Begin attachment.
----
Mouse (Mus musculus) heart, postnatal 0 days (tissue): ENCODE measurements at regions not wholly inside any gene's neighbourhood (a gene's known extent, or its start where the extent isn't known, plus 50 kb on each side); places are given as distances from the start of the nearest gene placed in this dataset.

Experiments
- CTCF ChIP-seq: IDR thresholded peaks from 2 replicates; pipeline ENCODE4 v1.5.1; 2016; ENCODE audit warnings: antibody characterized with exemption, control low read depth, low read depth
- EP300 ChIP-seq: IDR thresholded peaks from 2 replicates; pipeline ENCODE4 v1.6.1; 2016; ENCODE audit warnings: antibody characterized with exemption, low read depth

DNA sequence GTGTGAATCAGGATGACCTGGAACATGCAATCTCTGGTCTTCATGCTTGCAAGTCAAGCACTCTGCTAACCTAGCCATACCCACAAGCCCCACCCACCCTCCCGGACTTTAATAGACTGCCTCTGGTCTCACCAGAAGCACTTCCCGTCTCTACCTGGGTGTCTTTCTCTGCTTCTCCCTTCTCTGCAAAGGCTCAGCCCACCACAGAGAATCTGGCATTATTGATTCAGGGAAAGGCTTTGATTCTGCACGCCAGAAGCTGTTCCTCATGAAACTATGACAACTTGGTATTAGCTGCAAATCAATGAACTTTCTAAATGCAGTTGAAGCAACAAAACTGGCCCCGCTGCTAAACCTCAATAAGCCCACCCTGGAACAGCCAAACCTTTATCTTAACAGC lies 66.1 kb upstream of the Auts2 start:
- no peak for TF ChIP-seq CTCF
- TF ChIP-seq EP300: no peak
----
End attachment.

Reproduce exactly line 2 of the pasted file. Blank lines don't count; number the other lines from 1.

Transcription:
Experiments